“Sexy and addictive, Ladykiller is one of the best thrillers I’ve read in years. From the first page, Wood works at a blistering pace, deftly ratcheting the tension until the reader can’t turn the pages fast enough! Full of sun, sex, money, and greed, not since Gone Girl have unreliable narrators been this fun.”—Katy Hays, New York Times bestselling author of The Cloisters
“A delicious cocktail of desire, deceit, and dark secrets set against a sun-soaked backdrop, Ladykiller is the perfect poolside read. Expertly plotted with twists that will keep you guessing, fans of White Lotus will devour this seductive thriller.”—Lindsay Cameron, author of Just One Look
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Chapter 1

Five months later

The invitation arrived in the mail without notice, as was customary for missives from Regina “Gia” Highsmith Torres. My best friend had always enjoyed the element of surprise, which paradoxically meant that nothing she did was all that surprising—to me, anyway.

The battered red envelope was marked Air Mail and covered in stamps, the return address that of her family’s Greek islands home. I felt a wave of nostalgia, picturing the view from the balcony of what had been my bedroom when I used to visit, rocky hills tumbling down to an azure sea. I could almost hear the song of the cicadas, smell the leather of the couch in the dusky library, taste the earthy olive oil pressed from the trees in the grove.

An icy blast of air conditioning brought me back to the present as I stepped into the elevator of my modern high-rise apartment building. The August heat was no joke in Atlanta no matter the time of day, but the air conditioning was always shockingly cold. I caught a glimpse of myself in the mirror, my blond hair dark with perspiration from my early morning run through steamy Piedmont Park. Dry shampoo wasn’t going to cut it this morning, which meant I needed to rush if I wanted to make it to work on time.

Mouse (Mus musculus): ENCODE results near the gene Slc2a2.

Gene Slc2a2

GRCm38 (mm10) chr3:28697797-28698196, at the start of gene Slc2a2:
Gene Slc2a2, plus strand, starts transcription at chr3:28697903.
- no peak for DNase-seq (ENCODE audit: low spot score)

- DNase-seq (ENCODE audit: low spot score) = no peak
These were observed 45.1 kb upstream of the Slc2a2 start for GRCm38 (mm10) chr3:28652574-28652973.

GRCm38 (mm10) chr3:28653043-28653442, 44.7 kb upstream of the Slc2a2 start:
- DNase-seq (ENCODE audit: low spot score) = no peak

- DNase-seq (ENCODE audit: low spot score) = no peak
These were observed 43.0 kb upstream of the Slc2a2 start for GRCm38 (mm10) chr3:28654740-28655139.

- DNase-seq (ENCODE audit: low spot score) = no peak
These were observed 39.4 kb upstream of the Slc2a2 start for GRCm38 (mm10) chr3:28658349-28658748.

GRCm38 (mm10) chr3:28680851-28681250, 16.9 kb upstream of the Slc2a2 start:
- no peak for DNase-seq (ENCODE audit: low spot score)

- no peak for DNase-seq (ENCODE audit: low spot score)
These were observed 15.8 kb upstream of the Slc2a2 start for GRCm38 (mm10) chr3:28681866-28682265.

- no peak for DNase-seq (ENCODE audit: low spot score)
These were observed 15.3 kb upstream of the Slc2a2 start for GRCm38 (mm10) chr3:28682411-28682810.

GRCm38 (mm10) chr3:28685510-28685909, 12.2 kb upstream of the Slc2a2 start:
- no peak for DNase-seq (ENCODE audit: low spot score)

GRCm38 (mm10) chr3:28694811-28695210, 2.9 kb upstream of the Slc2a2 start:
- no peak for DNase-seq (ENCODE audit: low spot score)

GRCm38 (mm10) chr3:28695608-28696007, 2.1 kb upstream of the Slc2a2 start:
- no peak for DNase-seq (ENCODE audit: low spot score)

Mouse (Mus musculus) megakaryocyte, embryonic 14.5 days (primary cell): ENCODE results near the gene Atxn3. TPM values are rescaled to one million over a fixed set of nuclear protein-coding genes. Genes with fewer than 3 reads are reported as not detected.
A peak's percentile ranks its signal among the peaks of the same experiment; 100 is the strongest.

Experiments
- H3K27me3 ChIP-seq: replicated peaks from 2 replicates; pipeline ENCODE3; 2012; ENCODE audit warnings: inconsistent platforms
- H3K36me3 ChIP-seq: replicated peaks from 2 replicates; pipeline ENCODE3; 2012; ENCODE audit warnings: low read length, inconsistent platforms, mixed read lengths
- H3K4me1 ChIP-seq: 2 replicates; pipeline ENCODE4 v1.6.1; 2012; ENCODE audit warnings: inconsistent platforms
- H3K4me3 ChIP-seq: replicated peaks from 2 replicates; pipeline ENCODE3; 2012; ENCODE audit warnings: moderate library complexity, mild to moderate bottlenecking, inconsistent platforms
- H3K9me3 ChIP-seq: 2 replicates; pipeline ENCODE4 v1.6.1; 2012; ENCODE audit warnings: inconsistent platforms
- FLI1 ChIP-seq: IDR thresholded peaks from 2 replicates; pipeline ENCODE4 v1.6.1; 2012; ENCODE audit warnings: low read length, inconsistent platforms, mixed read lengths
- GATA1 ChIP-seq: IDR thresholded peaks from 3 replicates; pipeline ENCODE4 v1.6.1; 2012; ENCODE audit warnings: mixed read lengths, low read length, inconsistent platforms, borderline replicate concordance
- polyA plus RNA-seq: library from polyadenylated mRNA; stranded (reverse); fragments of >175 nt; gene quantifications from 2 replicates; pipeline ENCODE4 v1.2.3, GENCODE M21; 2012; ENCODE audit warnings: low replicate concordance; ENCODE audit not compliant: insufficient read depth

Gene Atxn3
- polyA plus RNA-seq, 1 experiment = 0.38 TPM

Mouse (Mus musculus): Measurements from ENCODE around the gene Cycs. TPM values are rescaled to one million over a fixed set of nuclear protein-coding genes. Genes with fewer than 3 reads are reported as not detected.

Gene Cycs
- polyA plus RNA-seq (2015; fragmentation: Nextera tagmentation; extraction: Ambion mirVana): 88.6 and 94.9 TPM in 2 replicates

As the elevator whooshed me up to the fourteenth floor, I pried the flap of Gia’s envelope open with damp fingers, slicing my thumb in the process. I sucked the stinging cut, muttering expletives under my breath as I extracted a postcard from a hotel in northern Sweden. The picture showed a stunning wood and glass structure nestled in the mountains overlooking a lake, beneath the vibrant green and pink hues of the aurora borealis. On the back of the postcard, I recognized Gia’s looping scrawl:


Please join me and Benny (just us three!) for my thirtieth at this incredible hotel where we can see the northern lights. I’m so sorry about the things I said the last time we talked. I love you and really hope you can come. Please come.



I turned the envelope over in my hands to see there was something else folded inside. A first-class plane ticket to Kiruna, Sweden, departing on September 8.